Stimulating Students’ Higher-Order Thinking Skills on Heat and Temperature Concepts

Indah Slamet Budiarti, Suparmi Suparmi, Sarwanto Sarwanto, Harjana Harjana, Viyanti Viyanti


The innovative way to improve the quality of human resources are elevated through education as one of basic foundation of human life. Education is a booster to form ideas, express thoughts, share feelings, and live a life as an individual. Education is also a significant factor that can change society and give new color to the community. This study aims to describe the process of stimulating students’ higher-order thinking skills on heat and temperature concepts. This research uses a descriptive method. Population in this study were high school students in Class XI in the city of Jayapura. The sampling technique in this study was purposive sampling so that a sample of 50 students was obtained. Research data collection using observation techniques and in-depth interviews. The results showed that students were able to build higher-order thinking skills by demonstrating cognitive activity focusing on the following processing classes: 63.7% of analysis skills, 23.9% of evaluation skills, and 12.4% of synthesis skills. These results represent that the activity of higher-order thinking skills stimulus process on heat and temperature concepts in learning. The process of this study could be functioned as an alternative strategy to encourage students to show the pattern of their higher-order thinking skills in the process of teaching and learning. This is the important findings in this study.

Keywords: heat and temperature concepts, higher-order thinking skills, analysis skills, evaluation skills, synthesis skills, cognitive activity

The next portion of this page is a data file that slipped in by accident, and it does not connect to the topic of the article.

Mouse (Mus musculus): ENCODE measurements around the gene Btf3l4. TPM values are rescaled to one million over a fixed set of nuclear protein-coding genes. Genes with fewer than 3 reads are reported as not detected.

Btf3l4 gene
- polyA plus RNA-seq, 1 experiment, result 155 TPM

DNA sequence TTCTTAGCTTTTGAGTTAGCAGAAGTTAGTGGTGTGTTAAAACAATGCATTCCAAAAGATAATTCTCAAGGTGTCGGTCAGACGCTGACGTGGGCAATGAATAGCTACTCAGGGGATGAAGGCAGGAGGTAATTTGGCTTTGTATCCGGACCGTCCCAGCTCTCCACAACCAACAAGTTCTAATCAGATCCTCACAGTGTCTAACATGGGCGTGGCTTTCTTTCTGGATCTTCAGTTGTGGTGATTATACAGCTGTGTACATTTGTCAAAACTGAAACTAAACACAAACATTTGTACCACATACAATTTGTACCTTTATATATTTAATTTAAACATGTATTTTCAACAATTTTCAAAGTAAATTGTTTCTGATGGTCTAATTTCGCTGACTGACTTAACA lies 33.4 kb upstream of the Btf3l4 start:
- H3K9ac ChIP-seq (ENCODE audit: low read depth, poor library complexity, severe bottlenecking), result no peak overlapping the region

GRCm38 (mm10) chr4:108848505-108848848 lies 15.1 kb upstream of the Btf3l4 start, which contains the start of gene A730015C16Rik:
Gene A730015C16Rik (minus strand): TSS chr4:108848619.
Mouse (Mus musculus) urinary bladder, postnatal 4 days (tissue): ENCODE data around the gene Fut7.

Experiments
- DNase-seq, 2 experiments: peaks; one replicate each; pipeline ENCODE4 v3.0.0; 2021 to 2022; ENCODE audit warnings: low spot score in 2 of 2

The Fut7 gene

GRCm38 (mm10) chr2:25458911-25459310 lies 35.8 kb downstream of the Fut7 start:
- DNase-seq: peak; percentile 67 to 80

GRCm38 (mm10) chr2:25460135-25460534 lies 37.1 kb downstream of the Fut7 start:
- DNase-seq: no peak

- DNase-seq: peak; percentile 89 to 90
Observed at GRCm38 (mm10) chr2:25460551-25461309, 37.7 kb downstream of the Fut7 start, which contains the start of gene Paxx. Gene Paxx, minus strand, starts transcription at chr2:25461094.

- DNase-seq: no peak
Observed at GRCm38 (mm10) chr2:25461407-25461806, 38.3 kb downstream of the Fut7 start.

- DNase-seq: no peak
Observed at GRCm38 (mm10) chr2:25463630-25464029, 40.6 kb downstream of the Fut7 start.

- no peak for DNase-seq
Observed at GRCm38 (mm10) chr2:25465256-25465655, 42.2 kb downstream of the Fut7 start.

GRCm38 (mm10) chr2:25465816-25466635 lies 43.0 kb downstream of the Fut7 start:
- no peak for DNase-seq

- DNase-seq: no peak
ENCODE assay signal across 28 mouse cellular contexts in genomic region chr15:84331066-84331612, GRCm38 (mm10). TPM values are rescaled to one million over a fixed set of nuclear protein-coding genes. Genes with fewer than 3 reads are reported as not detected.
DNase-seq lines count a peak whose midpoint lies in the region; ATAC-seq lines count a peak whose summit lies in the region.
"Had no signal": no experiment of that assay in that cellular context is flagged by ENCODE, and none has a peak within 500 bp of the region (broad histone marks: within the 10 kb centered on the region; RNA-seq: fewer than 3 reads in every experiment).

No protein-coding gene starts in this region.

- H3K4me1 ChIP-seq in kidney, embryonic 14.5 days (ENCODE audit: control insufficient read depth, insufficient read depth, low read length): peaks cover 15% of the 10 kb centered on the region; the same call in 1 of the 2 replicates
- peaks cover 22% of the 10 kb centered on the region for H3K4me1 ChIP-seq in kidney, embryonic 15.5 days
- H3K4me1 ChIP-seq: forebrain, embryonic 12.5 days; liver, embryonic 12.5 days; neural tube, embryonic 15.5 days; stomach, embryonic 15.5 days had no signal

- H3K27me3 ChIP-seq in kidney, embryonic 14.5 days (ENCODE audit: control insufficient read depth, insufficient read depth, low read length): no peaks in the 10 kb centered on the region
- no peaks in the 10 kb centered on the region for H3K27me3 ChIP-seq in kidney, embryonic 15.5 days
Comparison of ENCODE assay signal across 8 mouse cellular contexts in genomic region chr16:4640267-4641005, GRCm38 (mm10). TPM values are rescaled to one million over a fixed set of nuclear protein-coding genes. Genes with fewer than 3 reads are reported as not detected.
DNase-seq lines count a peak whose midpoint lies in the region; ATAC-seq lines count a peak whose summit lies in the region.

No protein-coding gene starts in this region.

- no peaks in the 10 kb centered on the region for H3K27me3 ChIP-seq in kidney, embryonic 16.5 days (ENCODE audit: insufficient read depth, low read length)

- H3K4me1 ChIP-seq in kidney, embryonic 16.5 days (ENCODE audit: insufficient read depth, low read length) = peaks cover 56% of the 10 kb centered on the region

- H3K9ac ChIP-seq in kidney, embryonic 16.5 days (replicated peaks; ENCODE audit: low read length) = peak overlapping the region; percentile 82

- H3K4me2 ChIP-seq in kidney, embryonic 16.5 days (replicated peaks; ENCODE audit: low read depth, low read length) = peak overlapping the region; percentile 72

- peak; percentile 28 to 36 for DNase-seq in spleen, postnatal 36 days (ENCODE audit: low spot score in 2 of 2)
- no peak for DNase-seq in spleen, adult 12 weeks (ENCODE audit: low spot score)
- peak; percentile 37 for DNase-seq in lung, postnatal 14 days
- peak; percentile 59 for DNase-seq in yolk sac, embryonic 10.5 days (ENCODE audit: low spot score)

Full Text:



Boddy, N., Watson, K., & Aubusson, P. (2003). A trial of the five Es: A referent model for constructivist teaching and learning. Research in Science Education, 33, 27–42, 2003.

Bramwell-Lalor S. and Rainford M., (2014), The Effects of Using Concept Mapping for Improving Advanced Level Biology Students’ Lower- and Higher-Order Cognitive Skills, Int. J. Sci. Educ., 36(5), 839–864.

Burrows N. L. and Mooring S. R., (2015), Using concept mapping to uncover students’ knowledge structures of chemical bonding concepts, Chem. Educ. Res. Pract., 16, 53–66.

Cobb, P. (1994). Constructivism in mathematics and science education. Educational Researcher, 23, 4. de Bono, E. (1976). Teaching thinking. London: Penguin.

Cooper M. M., Grove N., Underwood S. M., and Klymkowsky M. W., (2010), Lost in Lewis structures: an investigation of student difficulties in developing representational competence, J. Chem. Educ., 87(8), 869–874.

Fernandez C., Holbrook J., Mamlok-Naaman R., and Coll R. K., (2013), How to teach science in emerging and developing environments, in Teaching chemistry – A study book, Sense Publishers, pp. 299–326.

Halpern, D. F. (1998). Teaching critical thinking for transfer across domains. American Psychologist, 53(9), 449–455.